In three successive referendums between 2018 and 2021, New Caledonia had rejected independence. But violence has gripped New Caledonia since May 13, where the native and separatists are seeking independence from France. If New Caledonia becomes independent, financial subsidies from Paris, and China is eager to grant easy loans and become a significant trading partner. New Caledonia has taken on an increasing strategic importance in recent years both because of its location, only 1,500 kilometres from Australia’s eastern coast, and its abundance of nickel, with the world’s fourth-largest reserves. But almost 40 per cent of New Caledonia’s current nickel exports go to China, which dominates the global EV battery market. In recent years, Beijing has cultivated ties with the Kanak and Socialist National Liberation Front, the main pro-independence coalition in New Caledonia, separatist leaders are suggesting an independent New Caledonia would benefit from closer ties with China.

France’s political and military support for Armenia in a long-standing conflict with Azerbaijan over Nagorno-Karabakh has also made it a target of Azerbaijan’s pro-China government. France accuses Azerbaijan of fanning anti-colonialist sentiment in New Caledonia and other overseas French territories. Social-media posts this month showed some rioters in New Caledonia brandishing Azerbaijan flags, leading France to ban TikTok in the territory. Whether or not Beijing has had a direct hand in sowing unrest in New Caledonia, the territory has become the locus of a geopolitical struggle pitting France against China.

Clearly in a post-truth world in which power competition is again the order of the day, everything is fair game for China. It is more and more asserting itself all over the planet. Take for instance, China’s expanding role as a peace-broker and its preference for conflict management over resolution in the Middle East.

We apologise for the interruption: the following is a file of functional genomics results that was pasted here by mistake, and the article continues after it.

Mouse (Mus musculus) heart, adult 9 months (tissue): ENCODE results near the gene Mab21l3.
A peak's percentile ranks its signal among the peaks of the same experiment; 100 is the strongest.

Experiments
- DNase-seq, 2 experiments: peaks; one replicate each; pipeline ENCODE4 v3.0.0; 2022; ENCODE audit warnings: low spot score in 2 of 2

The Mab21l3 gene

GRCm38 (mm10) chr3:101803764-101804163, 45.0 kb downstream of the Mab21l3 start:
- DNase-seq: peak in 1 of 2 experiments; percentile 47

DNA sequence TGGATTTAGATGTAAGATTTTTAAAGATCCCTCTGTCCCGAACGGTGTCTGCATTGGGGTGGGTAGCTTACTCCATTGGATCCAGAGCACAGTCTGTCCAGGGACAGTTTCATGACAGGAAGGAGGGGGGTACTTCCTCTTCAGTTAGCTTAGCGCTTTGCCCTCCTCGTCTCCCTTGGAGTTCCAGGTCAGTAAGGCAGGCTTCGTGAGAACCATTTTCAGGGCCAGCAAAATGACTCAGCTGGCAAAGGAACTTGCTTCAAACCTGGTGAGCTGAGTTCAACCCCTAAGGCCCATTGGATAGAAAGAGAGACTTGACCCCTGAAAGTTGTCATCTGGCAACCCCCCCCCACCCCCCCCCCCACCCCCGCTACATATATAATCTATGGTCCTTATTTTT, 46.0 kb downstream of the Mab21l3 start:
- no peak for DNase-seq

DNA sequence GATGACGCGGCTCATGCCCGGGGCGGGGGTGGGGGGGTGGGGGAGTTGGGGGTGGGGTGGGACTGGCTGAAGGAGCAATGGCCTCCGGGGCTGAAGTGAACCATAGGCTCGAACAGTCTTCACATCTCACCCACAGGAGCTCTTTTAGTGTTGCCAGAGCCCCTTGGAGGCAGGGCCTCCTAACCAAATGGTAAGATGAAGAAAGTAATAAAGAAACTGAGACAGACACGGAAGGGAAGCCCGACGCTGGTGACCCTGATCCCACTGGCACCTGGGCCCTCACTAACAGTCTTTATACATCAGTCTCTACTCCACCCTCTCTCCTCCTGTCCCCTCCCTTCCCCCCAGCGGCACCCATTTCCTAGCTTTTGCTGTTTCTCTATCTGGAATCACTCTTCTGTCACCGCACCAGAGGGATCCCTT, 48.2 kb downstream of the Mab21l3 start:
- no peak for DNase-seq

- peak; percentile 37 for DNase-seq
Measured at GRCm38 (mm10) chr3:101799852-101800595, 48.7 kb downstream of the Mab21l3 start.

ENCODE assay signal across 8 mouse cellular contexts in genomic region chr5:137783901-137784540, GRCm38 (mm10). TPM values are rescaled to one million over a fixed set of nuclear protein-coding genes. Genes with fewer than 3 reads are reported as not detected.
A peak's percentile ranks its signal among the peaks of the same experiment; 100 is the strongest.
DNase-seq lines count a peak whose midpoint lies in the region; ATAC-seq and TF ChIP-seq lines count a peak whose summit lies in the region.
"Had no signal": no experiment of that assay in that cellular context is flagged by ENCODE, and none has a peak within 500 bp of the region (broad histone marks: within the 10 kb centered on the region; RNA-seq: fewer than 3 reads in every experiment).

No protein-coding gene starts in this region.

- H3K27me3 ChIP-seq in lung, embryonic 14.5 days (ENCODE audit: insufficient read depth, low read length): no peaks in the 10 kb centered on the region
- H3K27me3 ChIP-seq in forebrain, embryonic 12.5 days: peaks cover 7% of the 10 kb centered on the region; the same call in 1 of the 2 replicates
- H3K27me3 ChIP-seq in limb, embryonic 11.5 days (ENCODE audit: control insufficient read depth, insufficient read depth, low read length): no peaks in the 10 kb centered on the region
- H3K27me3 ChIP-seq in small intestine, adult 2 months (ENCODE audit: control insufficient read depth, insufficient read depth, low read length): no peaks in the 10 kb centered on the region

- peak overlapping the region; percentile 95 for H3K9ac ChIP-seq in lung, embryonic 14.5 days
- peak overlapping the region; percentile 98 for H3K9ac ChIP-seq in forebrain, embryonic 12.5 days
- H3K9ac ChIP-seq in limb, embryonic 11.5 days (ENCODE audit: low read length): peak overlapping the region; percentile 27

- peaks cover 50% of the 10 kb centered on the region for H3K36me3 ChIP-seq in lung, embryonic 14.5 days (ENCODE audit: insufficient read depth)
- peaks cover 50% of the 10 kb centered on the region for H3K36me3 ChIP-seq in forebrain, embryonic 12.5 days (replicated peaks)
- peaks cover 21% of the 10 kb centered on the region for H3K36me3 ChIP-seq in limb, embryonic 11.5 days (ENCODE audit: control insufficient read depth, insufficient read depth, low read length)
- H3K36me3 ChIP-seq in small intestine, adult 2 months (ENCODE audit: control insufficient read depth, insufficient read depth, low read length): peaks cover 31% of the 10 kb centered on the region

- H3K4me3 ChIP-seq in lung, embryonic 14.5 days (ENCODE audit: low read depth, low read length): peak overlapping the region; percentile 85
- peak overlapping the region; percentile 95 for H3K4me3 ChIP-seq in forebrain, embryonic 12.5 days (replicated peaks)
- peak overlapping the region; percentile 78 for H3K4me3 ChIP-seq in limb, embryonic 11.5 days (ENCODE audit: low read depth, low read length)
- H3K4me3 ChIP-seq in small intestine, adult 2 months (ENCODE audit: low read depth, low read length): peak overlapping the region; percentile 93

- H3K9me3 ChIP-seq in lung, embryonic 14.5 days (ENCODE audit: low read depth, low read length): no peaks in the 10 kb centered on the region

Signs that China is gearing up to contest America’s global leadership are unmistakable, and they are ubiquitous. There are systematic efforts to refine methods of converting economic influence into economic coercion throughout the Asia-Pacific and beyond.

South Asia expert Claude Arpi writes that in India’s neighborhood, China’s influencing strategy translates, in the Maldives falling for Beijing’s promises or in Nepal, a recrudescence of territorial claims in the Kalapani area, clearly influenced by Beijing.

Beijing’s approach to most of the conflicts, be it Ukraine- Russia, Israel-Gaza or France Caledonia, aims only to bolster China’s sway among Global South nations.

Similarly, China has used a mixture of inducement, coercion, and political manipulation in an effort to weaken America’s relationships with its military partners and treaty allies.

Beijing has been amassing the means and seeking the geopolitical influence to confront the United States as well as positioning itself for a broader global challenge.

About the Author
Sergio Restelli is an Italian political advisor, author and geopolitical expert. He served in the Craxi government in the 1990's as the special assistant to the deputy Prime Minister and Minister of Justice Martelli and worked closely with anti-mafia magistrates Falcone and Borsellino. Over the past decades he has been involved in peace building and diplomacy efforts in the Middle East and North Africa. He has written for Geopolitica and several Italian online and print media. In 2020 his first fiction "Napoli sta bene" was published.
Related Topics
Related Posts